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Latvia's non-resident banking sector summarized

The German Marshall Fund of the United States has published a very useful overview of the history of Latvia's controversial boutique banking sector and the current situation in which it finds itself.

Written by Joshua Kirschenbaum, the report also includes a handy summary of some of the biggest scandals to have appeared in the non-resident banking sector over the last decade. 

  • The $20 billion Russian Laundromat
  • The $3 billion Azerbaijani Laundromat
  • The $1 billion Moldovan bank heist
  • The $1 billion Kazakh bank fraud
  • The $230 million Russian tax fraud uncovered by Sergei Magnitsky
  • The $10 billion Russian “mirror trading” scheme
  • The $5.5 billion asset-stripping of Ukraine’s largest bank
  • Public corruption involving the transit of natural gas through Ukraine
  • Fines against the second- and third-largest non-resident banks, Norvik and Rietumu, for AML failures that allowed their customers to “circumvent international sanctions [against] North Korea”

There is also an assessment of current efforts to clean up the sector and whether they will prove sufficient to regain the trust of Latvia's international partners in general and the United States in particular.

"The United States and the European Union should continue to support those in Latvia who are prepared to bring the non-resident banking business under control once and for all. To get reform right, though, Latvia must proceed in a methodical, thorough manner. There is a real risk that, in a moment of panic followed by a moment of relief, Latvian reformers will unintentionally squander this political opportunity. A lasting solution will require deeply rooted institutional changes, increased enforcement resources, and sustained political commitment to ensure that the dominance of the non-resident banks is eliminated and never renewed," the report says.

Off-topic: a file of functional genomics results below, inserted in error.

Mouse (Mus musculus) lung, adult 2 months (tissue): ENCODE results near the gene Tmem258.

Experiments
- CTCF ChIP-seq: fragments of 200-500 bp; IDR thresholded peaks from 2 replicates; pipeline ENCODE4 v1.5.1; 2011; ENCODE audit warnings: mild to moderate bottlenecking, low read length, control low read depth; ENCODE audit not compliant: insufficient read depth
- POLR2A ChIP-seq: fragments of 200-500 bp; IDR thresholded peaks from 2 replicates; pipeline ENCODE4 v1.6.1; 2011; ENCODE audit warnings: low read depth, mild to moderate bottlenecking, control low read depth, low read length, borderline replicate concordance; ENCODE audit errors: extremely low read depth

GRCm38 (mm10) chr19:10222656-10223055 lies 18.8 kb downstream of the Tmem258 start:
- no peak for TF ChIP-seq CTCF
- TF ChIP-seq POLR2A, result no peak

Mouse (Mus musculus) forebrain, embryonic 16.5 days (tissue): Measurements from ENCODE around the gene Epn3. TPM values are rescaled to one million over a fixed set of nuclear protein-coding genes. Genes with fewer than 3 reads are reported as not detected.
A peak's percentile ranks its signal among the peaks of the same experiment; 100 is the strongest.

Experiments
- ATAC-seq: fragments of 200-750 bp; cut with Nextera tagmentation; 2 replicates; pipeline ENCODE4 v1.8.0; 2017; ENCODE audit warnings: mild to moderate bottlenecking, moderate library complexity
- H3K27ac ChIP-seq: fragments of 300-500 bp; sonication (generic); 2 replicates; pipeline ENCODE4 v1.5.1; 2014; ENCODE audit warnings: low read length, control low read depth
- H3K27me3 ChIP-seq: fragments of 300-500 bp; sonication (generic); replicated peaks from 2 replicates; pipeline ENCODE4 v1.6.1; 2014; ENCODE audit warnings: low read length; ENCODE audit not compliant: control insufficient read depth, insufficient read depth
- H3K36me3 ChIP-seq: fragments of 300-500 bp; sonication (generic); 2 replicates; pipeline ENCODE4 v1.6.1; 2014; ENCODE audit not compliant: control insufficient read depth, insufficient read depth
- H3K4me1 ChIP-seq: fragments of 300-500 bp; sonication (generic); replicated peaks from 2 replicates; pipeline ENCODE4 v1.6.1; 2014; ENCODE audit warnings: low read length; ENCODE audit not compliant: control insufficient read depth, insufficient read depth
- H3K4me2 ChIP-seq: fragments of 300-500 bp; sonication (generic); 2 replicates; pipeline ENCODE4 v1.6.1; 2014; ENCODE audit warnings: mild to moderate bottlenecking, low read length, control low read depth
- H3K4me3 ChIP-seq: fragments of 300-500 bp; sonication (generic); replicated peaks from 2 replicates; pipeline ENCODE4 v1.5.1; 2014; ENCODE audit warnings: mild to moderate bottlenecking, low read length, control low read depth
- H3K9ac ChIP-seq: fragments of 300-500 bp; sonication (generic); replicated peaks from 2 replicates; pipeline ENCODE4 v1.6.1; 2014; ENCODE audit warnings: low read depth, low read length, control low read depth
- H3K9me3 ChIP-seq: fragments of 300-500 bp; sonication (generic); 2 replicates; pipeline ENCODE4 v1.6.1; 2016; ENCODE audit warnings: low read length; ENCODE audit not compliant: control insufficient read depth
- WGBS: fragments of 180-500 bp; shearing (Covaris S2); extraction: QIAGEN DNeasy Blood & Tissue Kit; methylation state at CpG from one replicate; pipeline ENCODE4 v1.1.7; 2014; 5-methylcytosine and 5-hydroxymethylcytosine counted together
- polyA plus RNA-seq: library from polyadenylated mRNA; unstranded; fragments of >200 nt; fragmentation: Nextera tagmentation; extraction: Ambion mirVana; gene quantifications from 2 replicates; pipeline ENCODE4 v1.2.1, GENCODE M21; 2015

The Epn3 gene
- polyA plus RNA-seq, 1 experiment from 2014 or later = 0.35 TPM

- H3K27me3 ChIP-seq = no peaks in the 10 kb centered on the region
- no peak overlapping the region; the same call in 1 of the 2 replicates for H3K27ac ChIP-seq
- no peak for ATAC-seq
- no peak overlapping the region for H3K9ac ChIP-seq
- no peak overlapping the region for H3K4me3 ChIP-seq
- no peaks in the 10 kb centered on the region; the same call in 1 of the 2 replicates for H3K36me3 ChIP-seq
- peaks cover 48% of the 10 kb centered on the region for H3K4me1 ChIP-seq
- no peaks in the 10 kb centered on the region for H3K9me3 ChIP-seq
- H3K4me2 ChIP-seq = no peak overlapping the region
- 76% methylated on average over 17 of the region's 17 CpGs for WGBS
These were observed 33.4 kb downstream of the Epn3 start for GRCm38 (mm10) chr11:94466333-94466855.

"Latvia is in the midst of an evaluation by Moneyval, the anti-money laundering body of the Council of Europe. A negative report could result in referral to the Financial Action Task Force, an inter-governmental organization that sets global AML standards and has the ability to blacklist noncompliant jurisdictions," the report warns.

However, there is also praise for the recent introduction of a law banning banks from doing business with shell companies from offshore jurisdictions.

"Passage of the law is a bold, dramatic gesture. It is the first ban of its kind anywhere in the world, and it is designed to demonstrate to the United States whose side Latvia is on," it says. 

Nevertheless, "The ban matters more for its politics and its empowerment of reformers than for its ability to prevent illicit financial activity over the long term. The trick is to prevent the resurrection of an out-of-control banking sector after memories have faded. The non-resident money escaping to friendlier climes today can just as easily reverse its flow once the winds shift tomorrow," the report adds.

Latvia should also "tackle corruption and inefficiency in the government as a whole and in the judicial system in particular," it recommends. 

The report can be read in full and downloaded in PDF format HERE

The German Marshall Fund of the United States was founded in 1972 as a non-partisan, nonprofit organization through a gift from Germany as thanks to the US for Marshall Plan assistance after the Second World War. It contributes research and analysis on transatlantic issues.

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